plethora of dream merchants in the big bad world of films.
"Which city should I call my own? Born in Gwalior, it was in Lucknow that I came to my senses only to lose them a little later in Aligarh.
In Bhopal I sharpened my wits but it was in Mumbai that I really came alive," recollects Akhtar's about his childhood, who has been bestowed with Padmashree for in 1999 by the President of India for his literary contribution.
"I slept wherever I fancied -sometimes in some verandah, sometimes in some corridor, sometimes under some tree where several homeless, jobless people like me also lived," recalls the poet. " At last in November 1969 I get some work which in film parlance is called a "break."
He was fortunate to have got his break after a long period of struggle during which time he wandered on the streets looking for work and waiting patiently for Lady Luck to smile on him. Around this time he also met the "frank uncomplicated Honey Irani on the sets of Seeta AurGeeta and after four months of courtship married her.
The time that followed had a string of blockbusters, as also several awards. Two children Farhan and Zoya and nationwide acclaim.
Unparalleled fame and fortune came his way as he tasted success one after the other and continued to win laurels as a scriptwriter along with Salim Khan as a team. As someone who is a socially concerned citizen, he works for an organization – Muslims For Secular Democracy - of liberal, educated & progressive Muslims who want to raise their voice against all kinds of communalism and fundamentalism within the community and outside. We, The People and Citizens For Justice And Peace are the two other organisations he has been closely associated with over the years.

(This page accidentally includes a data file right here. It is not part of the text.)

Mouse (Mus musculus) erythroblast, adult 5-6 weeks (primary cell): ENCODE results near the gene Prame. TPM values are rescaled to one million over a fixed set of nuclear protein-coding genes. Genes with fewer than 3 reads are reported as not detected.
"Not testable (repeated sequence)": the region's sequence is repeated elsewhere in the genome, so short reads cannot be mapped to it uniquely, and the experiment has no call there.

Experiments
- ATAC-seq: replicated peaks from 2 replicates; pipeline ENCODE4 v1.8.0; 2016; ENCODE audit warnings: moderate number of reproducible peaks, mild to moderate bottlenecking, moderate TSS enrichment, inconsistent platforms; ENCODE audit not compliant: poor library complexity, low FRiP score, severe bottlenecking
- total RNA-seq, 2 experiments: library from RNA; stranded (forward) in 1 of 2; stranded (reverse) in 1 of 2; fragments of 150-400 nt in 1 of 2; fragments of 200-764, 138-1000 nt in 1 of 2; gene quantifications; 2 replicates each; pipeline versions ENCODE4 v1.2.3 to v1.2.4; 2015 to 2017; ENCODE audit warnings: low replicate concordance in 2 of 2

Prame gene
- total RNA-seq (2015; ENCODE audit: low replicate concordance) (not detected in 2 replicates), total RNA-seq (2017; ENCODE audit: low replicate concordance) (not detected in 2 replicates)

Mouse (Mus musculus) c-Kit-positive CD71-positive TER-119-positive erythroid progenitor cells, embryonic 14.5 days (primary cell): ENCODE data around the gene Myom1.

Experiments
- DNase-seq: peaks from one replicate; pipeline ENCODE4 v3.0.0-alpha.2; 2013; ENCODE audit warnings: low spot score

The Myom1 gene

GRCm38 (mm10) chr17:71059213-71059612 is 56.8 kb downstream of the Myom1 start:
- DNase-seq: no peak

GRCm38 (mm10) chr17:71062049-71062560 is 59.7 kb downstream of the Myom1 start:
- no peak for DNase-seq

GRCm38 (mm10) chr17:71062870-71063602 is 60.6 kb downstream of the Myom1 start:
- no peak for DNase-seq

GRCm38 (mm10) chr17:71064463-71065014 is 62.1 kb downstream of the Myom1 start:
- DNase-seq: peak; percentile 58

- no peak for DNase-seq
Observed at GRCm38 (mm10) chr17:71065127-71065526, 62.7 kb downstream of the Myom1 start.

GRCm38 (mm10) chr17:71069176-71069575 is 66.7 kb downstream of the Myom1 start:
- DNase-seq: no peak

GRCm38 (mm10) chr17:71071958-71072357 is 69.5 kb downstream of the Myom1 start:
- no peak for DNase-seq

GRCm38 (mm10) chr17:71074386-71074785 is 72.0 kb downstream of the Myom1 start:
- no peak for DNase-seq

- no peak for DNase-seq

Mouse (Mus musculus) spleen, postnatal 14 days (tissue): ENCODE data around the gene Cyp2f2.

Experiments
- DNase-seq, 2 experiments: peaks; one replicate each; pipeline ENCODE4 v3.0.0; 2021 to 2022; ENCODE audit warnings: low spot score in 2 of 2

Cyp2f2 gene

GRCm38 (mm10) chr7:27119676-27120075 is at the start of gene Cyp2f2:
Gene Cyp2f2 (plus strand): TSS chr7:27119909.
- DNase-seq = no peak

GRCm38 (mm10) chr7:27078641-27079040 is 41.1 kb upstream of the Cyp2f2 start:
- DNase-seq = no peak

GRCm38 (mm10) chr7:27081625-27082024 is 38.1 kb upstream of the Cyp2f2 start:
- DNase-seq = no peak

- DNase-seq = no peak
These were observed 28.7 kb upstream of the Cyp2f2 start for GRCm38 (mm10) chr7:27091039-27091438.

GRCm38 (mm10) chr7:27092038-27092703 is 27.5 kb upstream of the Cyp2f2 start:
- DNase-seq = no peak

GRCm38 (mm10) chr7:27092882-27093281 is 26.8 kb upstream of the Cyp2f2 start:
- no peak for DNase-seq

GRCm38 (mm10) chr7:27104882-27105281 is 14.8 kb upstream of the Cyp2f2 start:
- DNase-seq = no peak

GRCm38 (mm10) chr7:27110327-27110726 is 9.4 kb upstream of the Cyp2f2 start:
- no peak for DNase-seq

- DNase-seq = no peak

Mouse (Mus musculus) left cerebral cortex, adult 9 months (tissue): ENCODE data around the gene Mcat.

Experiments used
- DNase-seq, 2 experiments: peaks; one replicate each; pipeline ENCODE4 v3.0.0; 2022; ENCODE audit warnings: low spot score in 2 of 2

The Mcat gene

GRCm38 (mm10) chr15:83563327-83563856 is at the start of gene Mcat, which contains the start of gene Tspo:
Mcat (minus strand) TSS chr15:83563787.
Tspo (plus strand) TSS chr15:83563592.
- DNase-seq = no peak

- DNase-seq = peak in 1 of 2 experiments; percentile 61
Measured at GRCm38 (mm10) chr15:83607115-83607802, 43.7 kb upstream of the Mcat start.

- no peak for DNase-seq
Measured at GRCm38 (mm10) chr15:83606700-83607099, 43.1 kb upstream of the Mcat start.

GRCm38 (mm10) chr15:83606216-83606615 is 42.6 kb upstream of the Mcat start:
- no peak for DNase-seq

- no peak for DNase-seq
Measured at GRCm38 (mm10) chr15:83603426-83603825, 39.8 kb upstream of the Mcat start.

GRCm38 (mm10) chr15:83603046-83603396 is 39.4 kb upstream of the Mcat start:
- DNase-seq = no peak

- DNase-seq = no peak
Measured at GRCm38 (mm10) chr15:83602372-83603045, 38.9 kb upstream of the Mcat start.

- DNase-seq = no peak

If it's fair to categorise him as a lyricist or a scriptwriter, for which he has been known over the years, then his body of work as a poet, though relatively lesser acknowledged, is no less significant for his book - Tarkash, a collection of nazms and ghazals released in 1995 both in a book form and as an audio book. Dr David Mathews, formerly Senior Lecturer in Urdu and Nepali at the School of Oriental and African Studies (SOAS), London University has translated his poems into English while noted Bengali author Sunil Gangopadhyaya has translated his works in Bengali. Renowned painter, M.F. Hussain has painted sixteen canvases based on his poems.
His contribution as a scriptwriter, along with Salim, is too huge to be discussed in detail. Zanjeer, Sholay, Haathi Mere Saathi, Don, Trishul, Shaan, Joshilaay are some of his best works but Arjun, Sagar, Main Azaad Hoon and Lakshya have also been his solo attempts at screenplay writing.
Among his albums, Silsilay and Soz with Jagjit Singh, Sangam with Nusrat Fateh Ali Khan, Nine and Breathless with Shankar Mahadevan and Tum Yaad Aaye with Alka Yagnik sold millions of copies. He also has many National Awards to his credit - for the Best Lyricist for three years in succession - Saaz in 1997, Border in 1998 and Godmother in 1999. He was the recipient of Padmashri in 1999.